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Forecast: Landslide buries thousands in Papua New Guinea, Mexico chooses new president, and Atlantic hurricane season begins

Satellite image of two hurricanes. One over the Atlantic Ocean east of the USA and the other over the Gulf of Mexico.

Welcome to Factal Forecast, a look at the week’s biggest stories from the editors at Factal.

We publish our forward-looking note each Thursday to help you get a jump-start on the week ahead.

More than 600 people are feared dead in Papua New Guinea, with as many as 2,000 missing following a massive landslide late last week. In this week’s Factal Forecast podcast, Senior Editor Jimmy Lovaas and Editor Vivian Wang discuss the ongoing rescue efforts and the government’s response.

Listen now or download on your favorite platform. 

Week of May 31-June 7
A Look Ahead

May 31 – Shangri-la Dialogue starts in Singapore  

The annual Shangri-La defense summit will start Friday in Singapore with defense, military and business leaders from 40 countries.

What’s happened so far 
The leaders will join security experts and senior government officials for a three-day summit featuring bilateral meetings and panels on regional security. Philippines’ President Ferdinand Marcos will deliver this year’s keynote address. The security situation and cooperation in the Asia-Pacific, defense and security at small-state level, U.S. strategic partnerships in the Indo-Pacific, the war in Myanmar and China’s approach to global security will be the main topics of discussion.

The impact  
U.S. Defense Secretary Austin Lloyd is expected to meet with his Chinese counterpart, Admiral Dong Jun, on the sidelines of the conference amid ongoing efforts to improve bilateral relations. The event will take place following recent Chinese military drills around Taiwan (members’ link) in response to remarks made by new Taiwanese President Lai Ching-te demanding China ceases its intimidation strategy amid unification aspirations.

June 1 – Hurricane season begins  

The National Oceanic and Atmospheric Administration is forecasting above-normal activity in the Atlantic this summer as the traditional hurricane season begins Saturday

What’s happened so far 
The 2023 season produced 20 named storms, the fourth-most since 1950 and well above the average of 14. That included one Category 5 system (Lee) and two Category 4 storms (Franklin and Idalia) that combined for 14 deaths. Idalia was the lone hurricane to make landfall in the mainland United States, hitting Florida as a Category 3 storm and causing an estimated $3 to 4 billion in damage, marking the lowest total since 2015.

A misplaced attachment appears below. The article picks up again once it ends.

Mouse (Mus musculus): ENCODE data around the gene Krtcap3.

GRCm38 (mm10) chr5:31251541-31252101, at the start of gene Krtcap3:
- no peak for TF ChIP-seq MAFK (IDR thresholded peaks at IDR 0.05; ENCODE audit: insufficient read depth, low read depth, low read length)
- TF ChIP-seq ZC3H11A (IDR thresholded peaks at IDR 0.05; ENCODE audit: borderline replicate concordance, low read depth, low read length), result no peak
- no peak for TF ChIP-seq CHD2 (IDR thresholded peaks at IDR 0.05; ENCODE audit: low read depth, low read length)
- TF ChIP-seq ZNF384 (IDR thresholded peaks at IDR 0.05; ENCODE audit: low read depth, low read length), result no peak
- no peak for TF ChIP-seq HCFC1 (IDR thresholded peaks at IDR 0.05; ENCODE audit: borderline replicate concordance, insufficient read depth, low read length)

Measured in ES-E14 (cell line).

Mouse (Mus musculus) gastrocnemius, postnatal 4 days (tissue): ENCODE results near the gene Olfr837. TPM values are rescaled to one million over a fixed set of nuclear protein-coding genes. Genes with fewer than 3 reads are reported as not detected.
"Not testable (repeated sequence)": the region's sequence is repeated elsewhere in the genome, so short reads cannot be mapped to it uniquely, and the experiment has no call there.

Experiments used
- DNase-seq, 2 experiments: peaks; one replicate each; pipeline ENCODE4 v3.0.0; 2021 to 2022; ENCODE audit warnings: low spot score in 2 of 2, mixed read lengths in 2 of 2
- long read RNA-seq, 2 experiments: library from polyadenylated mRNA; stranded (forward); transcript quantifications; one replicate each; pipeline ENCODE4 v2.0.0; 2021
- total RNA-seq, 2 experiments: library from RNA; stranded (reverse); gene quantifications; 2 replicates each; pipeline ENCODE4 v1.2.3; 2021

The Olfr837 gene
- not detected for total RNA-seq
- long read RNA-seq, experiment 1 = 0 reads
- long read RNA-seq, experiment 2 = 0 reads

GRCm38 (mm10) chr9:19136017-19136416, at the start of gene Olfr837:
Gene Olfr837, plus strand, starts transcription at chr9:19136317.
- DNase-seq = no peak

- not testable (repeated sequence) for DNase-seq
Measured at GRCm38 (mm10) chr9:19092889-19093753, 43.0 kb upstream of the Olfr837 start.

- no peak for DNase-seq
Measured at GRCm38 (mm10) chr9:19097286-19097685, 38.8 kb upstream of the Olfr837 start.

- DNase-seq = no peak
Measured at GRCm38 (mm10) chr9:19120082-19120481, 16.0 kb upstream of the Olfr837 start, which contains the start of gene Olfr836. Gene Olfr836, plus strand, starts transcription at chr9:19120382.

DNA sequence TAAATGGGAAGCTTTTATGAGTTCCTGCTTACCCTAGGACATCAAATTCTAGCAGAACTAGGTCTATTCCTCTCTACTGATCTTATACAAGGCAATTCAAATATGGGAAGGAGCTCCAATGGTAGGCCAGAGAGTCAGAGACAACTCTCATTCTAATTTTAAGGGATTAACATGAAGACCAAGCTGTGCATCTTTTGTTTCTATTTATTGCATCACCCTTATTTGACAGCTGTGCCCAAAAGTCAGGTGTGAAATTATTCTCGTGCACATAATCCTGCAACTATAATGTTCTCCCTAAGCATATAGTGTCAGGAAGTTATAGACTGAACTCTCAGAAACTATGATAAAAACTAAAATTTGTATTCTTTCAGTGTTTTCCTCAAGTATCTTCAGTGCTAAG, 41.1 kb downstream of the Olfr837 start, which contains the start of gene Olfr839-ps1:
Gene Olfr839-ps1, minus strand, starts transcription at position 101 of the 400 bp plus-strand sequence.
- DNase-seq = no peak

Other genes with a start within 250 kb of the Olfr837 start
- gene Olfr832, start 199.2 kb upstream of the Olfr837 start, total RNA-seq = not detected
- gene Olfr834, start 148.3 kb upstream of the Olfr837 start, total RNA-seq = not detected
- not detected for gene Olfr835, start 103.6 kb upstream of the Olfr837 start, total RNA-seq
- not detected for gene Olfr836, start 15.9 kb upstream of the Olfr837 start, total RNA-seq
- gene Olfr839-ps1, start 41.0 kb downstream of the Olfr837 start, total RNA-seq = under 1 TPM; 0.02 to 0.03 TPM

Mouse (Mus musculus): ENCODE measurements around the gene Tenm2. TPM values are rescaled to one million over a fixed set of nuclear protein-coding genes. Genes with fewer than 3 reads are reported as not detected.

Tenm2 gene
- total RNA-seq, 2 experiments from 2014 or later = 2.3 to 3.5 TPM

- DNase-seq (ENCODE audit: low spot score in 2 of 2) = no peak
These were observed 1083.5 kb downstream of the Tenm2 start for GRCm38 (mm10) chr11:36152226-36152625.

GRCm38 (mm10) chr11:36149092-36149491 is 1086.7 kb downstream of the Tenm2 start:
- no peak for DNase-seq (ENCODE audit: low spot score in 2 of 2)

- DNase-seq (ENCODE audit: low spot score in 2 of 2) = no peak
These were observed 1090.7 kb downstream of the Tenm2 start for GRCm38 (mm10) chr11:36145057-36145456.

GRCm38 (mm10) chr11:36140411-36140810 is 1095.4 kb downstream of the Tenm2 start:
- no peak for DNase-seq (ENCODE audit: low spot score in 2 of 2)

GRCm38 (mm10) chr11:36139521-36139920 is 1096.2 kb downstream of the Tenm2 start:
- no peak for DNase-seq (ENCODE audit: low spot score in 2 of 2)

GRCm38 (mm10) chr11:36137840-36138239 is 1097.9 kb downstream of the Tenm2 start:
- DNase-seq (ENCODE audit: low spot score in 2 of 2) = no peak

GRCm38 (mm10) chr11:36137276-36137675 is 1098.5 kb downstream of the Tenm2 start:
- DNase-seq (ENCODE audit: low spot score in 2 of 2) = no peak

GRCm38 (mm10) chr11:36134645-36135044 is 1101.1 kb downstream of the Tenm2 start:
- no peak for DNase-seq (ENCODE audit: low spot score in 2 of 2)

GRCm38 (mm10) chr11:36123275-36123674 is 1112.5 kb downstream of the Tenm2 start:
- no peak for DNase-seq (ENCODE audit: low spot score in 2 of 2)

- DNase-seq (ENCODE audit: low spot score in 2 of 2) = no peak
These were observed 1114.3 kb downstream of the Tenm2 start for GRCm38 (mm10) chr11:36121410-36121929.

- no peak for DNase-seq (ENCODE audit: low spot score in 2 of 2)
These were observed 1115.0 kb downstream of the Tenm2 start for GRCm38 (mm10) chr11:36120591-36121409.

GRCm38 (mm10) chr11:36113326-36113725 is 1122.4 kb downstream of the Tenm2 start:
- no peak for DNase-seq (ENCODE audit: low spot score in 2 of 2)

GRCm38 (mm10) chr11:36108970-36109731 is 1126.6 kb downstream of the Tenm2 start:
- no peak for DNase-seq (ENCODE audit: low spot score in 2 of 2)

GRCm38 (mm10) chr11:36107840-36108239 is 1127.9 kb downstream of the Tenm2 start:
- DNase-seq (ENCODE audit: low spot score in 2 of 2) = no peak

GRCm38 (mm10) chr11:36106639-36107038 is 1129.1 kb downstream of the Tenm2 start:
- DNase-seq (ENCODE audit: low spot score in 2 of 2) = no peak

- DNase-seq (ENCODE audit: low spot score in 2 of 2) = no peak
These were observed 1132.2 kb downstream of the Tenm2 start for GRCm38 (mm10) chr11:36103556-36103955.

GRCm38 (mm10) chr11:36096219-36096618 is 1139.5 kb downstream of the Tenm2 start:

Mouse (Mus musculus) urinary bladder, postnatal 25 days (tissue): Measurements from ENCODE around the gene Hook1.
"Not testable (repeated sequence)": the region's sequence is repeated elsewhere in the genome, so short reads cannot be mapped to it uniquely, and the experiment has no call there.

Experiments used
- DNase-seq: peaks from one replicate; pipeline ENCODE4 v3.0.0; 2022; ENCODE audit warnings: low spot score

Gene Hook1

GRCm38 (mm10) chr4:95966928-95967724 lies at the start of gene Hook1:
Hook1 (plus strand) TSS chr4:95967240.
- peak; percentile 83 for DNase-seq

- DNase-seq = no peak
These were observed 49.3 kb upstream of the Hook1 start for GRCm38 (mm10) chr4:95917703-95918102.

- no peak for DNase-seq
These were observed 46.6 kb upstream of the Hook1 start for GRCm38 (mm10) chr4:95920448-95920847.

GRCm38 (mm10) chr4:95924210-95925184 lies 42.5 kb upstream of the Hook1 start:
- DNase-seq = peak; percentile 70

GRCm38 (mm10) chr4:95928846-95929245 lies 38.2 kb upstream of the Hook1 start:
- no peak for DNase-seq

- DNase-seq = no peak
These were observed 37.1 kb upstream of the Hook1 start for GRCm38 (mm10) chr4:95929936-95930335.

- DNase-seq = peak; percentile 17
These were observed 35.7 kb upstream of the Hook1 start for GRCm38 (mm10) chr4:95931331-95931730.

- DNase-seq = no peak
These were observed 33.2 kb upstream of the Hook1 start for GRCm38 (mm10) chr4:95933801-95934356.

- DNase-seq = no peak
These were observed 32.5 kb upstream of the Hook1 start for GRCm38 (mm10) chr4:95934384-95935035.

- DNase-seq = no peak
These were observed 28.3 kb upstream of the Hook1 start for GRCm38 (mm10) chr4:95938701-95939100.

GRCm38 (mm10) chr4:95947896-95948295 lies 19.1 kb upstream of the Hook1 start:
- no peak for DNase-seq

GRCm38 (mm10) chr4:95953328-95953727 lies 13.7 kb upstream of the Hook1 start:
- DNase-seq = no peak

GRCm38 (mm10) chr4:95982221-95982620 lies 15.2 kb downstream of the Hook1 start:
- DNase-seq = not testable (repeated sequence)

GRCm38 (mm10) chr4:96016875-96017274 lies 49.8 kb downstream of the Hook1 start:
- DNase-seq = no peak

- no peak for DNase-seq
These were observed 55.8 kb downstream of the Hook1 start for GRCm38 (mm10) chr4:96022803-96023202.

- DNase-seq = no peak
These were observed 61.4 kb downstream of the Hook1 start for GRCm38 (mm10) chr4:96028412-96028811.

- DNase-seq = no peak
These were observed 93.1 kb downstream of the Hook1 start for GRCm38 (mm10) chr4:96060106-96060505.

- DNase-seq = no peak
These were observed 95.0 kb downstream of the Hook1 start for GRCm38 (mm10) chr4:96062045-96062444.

The impact 
NOAA predicts a range of between 17 and 25 named storms this year, with anywhere from eight to 13 becoming hurricanes. The first-named system typically forms around June 20, according to FOX Weather. 

What Factal will be watching for during Paris 2024
As with any major global event, Factal editors will be closely monitoring the potential for disruptions throughout the Olympic Games, amid concerns over everything from cyber attacks and terrorism to protests and extreme weather. Read more on our blog.

June 2 – OPEC+ meeting  

Members of OPEC+ will meet virtually Sunday to decide whether to increase output.

What’s happened so far 
The organization, led by Russia and Saudi Arabia and featuring some of the world’s largest hydrocarbons producers, will meet virtually over the weekend to set group-wide production levels for the second half of 2024. While initially planning to meet in-person in Vienna, the meeting was moved to virtual in a move that could be tied into questions surrounding the health of Saudi Arabia’s King Salman. 

The impact 
Global oil prices are steady heading into the meeting with OPEC+ widely expected to maintain existing supply cuts. The production cuts, which began in November 2022, have reduced the group’s output of crude by nearly 6 million barrels per day, and the benchmark Brent crude price has hit a three-month low, leaving a cut extension likely

June 2 – Mexico elections  

Mexico will likely elect its first female president on Sunday with the assumption that it will be the current president’s hand-picked successor.

What’s happened so far 
Mexico’s president, Andrés Manuel López Obrador, was elected in 2018. Two earlier failed presidential runs led him to form his own political party, MORENA, which has since become a powerhouse in the country. “Morenistas” control both houses of Congress and most of the country’s 32 governorships. Constitutionally unable to run himself, Lopez Obrador has endorsed Claudia Sheinbaum, the former mayor of Mexico City. She has led most polls with more than 50 percent of the vote.

The impact